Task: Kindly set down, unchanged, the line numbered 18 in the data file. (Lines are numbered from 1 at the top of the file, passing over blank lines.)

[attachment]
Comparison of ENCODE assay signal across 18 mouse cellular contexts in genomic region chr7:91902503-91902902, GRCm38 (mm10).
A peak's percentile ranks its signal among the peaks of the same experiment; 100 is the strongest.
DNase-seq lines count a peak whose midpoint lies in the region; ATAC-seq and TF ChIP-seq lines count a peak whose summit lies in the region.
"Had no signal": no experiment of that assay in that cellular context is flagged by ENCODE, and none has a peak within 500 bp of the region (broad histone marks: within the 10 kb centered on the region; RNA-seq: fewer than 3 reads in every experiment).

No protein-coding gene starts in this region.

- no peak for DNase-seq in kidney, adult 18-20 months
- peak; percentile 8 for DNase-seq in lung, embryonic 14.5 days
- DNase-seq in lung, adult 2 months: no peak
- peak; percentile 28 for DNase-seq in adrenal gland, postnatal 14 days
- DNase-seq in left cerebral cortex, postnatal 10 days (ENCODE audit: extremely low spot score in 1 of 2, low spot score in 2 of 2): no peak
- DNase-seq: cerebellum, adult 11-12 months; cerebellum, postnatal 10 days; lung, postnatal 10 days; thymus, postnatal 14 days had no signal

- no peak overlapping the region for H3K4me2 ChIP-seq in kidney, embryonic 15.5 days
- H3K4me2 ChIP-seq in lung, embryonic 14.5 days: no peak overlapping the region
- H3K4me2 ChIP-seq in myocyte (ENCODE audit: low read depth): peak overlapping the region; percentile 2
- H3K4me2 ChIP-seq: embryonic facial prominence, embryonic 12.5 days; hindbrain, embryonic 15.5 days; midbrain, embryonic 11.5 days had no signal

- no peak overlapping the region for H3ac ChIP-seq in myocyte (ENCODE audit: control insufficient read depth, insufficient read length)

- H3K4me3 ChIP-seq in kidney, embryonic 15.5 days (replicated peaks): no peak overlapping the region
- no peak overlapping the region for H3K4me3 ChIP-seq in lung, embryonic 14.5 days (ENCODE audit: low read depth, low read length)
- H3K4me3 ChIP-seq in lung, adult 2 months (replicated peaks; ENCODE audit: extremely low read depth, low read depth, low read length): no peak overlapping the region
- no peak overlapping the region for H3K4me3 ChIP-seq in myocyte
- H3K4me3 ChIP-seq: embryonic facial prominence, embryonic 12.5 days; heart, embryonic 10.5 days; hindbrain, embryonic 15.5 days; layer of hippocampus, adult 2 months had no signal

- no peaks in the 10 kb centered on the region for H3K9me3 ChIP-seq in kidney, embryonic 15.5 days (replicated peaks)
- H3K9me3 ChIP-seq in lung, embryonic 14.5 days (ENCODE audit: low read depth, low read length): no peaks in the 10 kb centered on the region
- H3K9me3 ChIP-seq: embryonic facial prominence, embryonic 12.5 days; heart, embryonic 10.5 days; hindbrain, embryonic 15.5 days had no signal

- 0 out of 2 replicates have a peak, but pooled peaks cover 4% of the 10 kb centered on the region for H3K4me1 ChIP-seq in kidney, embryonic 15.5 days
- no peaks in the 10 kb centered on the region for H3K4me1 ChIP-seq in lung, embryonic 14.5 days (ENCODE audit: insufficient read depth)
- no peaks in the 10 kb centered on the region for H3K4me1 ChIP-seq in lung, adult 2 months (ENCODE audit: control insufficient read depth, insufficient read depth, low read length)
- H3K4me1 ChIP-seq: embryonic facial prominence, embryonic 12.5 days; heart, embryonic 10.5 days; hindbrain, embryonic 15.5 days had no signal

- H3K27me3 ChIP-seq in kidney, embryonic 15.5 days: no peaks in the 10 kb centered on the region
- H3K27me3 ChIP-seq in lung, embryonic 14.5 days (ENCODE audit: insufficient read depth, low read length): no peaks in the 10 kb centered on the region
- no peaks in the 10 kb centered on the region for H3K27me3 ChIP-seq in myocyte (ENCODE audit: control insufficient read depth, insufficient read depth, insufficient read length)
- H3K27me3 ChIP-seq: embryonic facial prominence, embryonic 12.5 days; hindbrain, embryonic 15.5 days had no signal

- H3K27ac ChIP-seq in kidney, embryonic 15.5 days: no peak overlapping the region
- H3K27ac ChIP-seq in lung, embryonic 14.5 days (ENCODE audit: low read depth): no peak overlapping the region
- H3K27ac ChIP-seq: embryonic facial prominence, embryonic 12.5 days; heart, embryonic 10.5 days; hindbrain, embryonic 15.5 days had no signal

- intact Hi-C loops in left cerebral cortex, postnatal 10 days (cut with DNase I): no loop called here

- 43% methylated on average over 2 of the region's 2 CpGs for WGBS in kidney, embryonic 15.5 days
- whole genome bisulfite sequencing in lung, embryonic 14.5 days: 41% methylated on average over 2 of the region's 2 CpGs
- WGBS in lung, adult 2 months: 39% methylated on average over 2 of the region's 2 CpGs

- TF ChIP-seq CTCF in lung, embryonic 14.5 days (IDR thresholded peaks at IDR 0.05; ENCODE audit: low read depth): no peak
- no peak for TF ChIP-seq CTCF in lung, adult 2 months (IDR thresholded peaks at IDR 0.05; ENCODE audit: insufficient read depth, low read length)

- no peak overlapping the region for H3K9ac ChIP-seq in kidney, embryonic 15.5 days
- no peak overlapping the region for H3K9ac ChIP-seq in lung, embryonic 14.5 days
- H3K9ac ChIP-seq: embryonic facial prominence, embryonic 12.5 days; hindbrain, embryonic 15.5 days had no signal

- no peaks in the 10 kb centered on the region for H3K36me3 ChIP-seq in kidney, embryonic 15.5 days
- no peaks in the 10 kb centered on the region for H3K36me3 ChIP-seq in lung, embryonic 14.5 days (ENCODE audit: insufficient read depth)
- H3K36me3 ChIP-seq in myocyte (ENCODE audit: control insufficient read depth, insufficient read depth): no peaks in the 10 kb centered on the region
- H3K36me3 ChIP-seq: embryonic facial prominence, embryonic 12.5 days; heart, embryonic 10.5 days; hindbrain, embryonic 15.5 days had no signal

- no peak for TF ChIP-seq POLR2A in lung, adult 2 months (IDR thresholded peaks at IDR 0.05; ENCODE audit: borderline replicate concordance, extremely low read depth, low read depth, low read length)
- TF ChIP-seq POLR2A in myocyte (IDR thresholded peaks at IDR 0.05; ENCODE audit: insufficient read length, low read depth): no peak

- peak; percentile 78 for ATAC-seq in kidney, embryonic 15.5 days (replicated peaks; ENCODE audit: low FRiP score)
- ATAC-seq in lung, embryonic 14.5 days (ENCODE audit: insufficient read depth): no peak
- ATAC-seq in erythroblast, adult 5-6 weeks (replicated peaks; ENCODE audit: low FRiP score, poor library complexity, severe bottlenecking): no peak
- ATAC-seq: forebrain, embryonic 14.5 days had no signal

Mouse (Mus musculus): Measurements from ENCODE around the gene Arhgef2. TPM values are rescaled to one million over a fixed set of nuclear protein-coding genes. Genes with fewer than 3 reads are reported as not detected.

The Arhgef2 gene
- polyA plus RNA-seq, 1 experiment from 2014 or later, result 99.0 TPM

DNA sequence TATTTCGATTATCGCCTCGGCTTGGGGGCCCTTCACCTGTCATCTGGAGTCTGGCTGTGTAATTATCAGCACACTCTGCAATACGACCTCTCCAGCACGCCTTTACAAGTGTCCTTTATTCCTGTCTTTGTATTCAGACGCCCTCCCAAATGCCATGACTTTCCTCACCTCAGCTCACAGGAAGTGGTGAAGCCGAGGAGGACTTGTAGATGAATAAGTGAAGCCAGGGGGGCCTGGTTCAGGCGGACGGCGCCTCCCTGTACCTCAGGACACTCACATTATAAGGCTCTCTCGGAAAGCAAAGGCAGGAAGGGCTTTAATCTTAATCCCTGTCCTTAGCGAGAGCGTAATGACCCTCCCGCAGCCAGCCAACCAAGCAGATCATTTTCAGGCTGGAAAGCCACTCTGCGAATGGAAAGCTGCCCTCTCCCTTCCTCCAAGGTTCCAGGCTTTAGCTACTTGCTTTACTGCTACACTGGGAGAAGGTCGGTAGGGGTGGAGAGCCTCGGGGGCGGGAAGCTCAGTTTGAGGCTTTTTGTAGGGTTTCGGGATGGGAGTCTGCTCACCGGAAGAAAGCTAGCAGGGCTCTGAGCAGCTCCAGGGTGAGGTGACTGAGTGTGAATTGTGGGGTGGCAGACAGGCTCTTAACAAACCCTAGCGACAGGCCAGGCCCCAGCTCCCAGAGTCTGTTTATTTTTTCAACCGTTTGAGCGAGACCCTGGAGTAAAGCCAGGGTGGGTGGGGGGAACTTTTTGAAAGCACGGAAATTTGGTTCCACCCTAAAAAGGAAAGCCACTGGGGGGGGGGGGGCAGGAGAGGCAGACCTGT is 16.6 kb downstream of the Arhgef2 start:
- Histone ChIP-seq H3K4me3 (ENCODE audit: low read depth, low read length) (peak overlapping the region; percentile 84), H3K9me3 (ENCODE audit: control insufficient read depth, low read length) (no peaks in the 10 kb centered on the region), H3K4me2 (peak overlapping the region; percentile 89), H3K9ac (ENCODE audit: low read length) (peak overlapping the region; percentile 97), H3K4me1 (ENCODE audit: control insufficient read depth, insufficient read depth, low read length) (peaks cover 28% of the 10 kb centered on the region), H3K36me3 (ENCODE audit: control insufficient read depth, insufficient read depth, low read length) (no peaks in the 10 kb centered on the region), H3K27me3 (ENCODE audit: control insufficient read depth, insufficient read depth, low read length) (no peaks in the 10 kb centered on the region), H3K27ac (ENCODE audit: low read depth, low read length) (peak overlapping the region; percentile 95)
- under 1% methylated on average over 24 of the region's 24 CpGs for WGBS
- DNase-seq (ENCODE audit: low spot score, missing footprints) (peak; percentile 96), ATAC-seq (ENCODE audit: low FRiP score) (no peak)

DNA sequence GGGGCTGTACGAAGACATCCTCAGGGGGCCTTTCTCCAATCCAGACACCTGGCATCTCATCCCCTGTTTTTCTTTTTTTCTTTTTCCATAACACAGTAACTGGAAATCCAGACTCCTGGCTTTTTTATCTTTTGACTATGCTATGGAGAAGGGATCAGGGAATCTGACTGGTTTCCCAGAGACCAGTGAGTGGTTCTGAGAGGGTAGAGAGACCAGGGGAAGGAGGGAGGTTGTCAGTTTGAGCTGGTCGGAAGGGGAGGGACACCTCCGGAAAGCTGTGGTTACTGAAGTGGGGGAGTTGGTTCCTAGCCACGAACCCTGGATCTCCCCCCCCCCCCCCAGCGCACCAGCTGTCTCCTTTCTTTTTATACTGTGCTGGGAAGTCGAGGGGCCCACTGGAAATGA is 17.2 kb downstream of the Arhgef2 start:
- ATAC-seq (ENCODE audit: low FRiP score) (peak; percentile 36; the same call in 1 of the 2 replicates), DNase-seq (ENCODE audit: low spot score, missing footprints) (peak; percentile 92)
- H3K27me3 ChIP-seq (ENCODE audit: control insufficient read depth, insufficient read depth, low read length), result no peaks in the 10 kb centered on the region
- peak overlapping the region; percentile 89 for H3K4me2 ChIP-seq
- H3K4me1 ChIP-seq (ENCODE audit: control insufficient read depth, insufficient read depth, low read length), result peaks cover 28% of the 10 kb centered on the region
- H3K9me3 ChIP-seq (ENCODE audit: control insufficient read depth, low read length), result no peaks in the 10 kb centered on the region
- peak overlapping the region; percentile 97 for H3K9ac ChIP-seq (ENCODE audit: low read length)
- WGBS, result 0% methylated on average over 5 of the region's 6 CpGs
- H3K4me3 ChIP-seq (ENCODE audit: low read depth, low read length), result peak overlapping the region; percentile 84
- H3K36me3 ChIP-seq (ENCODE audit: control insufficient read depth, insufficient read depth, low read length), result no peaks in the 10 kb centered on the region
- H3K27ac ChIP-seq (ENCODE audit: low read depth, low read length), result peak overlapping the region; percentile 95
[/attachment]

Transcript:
- no peak overlapping the region for H3K4me3 ChIP-seq in lung, embryonic 14.5 days (ENCODE audit: low read depth, low read length)